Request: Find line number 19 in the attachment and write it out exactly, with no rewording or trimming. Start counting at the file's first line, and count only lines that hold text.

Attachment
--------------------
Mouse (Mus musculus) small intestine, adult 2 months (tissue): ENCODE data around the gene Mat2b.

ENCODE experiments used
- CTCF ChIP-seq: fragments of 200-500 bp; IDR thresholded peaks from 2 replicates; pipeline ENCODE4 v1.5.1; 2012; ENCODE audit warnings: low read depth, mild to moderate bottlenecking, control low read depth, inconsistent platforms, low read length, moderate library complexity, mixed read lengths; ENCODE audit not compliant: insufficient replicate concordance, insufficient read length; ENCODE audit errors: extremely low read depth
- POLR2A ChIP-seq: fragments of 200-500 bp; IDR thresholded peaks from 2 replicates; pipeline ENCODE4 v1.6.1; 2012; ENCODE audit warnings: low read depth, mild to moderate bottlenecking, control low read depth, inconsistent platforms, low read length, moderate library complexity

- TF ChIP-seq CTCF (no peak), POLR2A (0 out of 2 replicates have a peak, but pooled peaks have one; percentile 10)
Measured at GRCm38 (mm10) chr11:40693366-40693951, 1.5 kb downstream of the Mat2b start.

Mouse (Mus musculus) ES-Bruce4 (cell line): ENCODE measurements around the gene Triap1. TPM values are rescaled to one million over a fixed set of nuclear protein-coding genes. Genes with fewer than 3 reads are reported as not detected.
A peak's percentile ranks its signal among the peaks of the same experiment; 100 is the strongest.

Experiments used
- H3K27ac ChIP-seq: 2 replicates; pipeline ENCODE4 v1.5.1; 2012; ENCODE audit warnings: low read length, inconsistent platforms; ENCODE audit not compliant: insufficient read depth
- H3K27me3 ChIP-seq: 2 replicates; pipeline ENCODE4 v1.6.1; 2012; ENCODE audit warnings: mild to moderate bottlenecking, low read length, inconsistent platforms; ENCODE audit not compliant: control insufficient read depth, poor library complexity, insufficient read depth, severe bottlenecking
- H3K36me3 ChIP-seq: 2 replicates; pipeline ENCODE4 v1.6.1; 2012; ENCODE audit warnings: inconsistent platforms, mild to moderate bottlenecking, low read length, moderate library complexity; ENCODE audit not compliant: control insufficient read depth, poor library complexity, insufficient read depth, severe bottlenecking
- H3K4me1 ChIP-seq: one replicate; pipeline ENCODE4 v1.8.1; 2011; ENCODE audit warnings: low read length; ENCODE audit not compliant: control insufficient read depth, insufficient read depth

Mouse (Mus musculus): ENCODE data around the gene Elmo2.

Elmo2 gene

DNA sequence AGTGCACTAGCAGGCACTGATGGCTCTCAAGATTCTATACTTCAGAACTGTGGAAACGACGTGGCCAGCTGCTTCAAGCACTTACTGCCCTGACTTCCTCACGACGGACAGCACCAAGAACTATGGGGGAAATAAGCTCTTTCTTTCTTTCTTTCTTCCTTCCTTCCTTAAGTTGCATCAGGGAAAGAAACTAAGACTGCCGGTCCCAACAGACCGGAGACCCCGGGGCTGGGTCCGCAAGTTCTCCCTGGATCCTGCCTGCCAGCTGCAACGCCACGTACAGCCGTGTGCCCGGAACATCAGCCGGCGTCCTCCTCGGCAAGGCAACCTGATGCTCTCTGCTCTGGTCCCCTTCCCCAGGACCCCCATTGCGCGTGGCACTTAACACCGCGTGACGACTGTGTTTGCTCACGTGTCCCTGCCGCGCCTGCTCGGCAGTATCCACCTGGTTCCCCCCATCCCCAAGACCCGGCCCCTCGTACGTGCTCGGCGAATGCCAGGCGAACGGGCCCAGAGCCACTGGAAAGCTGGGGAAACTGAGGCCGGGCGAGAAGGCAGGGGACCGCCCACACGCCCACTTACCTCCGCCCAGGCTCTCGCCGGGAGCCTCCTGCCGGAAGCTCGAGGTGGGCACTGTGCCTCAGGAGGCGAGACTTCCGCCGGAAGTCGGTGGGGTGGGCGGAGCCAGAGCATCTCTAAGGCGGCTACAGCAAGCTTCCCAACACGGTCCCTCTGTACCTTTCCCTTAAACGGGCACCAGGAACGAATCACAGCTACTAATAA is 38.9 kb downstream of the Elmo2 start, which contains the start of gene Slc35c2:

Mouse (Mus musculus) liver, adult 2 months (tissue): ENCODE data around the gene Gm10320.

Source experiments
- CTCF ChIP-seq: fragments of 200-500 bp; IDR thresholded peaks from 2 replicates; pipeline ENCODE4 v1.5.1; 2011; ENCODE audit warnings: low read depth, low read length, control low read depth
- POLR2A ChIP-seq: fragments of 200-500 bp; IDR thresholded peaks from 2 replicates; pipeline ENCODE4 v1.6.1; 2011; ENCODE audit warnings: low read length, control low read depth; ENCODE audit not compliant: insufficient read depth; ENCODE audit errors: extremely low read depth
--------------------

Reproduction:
- CTCF ChIP-seq: fragments of 200-500 bp; IDR thresholded peaks from 2 replicates; pipeline ENCODE4 v1.5.1; 2011; ENCODE audit warnings: low read depth, low read length, control low read depth